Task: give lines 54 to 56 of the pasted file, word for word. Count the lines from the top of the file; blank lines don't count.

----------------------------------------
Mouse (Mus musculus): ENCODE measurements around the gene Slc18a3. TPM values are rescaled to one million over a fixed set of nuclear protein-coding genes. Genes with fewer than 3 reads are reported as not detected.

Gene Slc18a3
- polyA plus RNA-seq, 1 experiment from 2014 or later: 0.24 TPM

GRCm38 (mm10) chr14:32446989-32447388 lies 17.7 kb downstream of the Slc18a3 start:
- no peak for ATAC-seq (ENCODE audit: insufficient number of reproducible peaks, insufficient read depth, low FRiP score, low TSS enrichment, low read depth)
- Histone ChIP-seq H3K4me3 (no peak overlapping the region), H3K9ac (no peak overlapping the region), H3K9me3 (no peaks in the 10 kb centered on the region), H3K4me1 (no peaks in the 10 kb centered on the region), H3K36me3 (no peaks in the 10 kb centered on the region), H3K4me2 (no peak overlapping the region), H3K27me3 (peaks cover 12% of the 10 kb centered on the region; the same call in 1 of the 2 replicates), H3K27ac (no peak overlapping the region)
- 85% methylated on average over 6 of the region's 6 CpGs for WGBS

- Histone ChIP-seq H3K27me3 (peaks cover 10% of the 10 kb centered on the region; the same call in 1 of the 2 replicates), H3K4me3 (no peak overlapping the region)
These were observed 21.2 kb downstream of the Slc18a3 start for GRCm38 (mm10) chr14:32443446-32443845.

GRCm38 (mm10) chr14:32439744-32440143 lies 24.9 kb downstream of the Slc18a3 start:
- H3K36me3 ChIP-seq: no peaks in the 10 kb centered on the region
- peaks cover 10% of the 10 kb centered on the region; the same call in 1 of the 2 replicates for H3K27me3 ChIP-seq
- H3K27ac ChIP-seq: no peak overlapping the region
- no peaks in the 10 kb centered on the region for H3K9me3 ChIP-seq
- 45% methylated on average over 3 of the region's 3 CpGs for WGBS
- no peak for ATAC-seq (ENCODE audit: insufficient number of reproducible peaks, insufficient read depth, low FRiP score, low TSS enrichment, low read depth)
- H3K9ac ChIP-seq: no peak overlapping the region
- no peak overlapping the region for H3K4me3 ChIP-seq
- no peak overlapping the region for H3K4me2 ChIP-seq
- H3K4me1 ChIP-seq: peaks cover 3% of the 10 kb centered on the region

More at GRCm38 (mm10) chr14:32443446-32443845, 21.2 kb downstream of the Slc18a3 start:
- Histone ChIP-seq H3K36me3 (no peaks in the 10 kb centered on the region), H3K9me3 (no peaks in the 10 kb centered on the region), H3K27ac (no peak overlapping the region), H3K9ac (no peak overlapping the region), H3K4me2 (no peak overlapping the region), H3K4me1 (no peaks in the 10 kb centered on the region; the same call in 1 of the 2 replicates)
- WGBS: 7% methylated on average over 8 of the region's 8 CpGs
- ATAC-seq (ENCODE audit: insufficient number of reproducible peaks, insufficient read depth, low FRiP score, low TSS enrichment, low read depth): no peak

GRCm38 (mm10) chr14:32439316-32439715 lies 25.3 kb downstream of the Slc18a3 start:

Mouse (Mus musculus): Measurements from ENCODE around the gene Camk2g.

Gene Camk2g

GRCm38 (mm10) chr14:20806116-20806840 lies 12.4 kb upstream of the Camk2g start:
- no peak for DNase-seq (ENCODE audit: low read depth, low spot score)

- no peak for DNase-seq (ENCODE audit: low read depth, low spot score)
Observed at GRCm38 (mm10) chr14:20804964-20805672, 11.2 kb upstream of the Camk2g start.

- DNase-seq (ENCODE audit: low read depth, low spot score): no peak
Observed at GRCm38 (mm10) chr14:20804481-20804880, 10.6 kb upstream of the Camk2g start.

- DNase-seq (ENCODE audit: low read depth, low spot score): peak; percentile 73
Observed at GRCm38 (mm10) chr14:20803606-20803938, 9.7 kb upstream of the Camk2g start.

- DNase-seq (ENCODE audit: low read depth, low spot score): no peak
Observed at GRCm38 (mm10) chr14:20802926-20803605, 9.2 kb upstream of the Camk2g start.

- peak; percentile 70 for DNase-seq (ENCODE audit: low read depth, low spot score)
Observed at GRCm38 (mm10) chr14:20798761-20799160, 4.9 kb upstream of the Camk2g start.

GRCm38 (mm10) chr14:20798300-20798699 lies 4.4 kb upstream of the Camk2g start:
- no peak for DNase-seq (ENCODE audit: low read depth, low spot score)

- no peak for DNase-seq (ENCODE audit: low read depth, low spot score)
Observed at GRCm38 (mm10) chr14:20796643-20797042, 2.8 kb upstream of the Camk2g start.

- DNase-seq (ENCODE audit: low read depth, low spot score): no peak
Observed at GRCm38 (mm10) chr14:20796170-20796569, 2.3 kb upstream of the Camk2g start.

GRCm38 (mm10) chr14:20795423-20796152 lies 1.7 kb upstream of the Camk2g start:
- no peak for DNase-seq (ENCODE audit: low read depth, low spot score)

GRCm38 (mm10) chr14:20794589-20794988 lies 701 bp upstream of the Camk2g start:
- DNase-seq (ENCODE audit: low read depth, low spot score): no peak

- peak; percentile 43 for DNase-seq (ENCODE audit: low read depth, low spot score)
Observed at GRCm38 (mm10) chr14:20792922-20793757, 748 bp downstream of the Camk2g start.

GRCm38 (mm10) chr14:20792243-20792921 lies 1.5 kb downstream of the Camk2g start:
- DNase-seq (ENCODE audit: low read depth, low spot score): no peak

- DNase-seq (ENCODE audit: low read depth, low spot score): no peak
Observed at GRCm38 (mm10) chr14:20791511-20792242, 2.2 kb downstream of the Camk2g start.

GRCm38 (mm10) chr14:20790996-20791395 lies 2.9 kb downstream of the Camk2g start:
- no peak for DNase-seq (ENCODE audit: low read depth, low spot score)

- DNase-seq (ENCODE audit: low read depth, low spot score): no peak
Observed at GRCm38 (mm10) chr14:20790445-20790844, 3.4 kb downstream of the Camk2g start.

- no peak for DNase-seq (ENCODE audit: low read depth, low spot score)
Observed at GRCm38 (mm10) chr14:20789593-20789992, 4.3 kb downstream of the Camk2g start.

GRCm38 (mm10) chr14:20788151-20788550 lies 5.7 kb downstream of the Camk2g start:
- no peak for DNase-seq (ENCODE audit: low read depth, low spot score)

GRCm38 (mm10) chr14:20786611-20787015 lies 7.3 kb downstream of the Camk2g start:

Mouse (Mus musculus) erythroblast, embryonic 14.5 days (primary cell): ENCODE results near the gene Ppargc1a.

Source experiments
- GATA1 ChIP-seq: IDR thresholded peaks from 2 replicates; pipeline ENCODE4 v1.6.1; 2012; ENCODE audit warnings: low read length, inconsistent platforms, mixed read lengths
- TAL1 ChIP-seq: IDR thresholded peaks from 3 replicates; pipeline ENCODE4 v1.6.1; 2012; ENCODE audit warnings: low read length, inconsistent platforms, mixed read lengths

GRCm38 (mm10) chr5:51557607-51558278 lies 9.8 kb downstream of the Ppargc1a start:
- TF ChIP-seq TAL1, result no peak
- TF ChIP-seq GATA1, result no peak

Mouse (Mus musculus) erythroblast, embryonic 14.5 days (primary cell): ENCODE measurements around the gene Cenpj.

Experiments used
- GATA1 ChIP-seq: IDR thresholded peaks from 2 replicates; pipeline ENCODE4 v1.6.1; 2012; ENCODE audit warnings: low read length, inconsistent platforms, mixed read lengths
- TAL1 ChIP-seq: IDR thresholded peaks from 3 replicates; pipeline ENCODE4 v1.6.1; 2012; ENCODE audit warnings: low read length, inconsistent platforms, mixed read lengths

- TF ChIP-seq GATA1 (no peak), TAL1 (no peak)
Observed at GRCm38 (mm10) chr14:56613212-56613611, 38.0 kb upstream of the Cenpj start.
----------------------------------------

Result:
- DNase-seq (ENCODE audit: low read depth, low spot score): no peak
Observed at GRCm38 (mm10) chr14:20791511-20792242, 2.2 kb downstream of the Camk2g start.

GRCm38 (mm10) chr14:20790996-20791395 lies 2.9 kb downstream of the Camk2g start: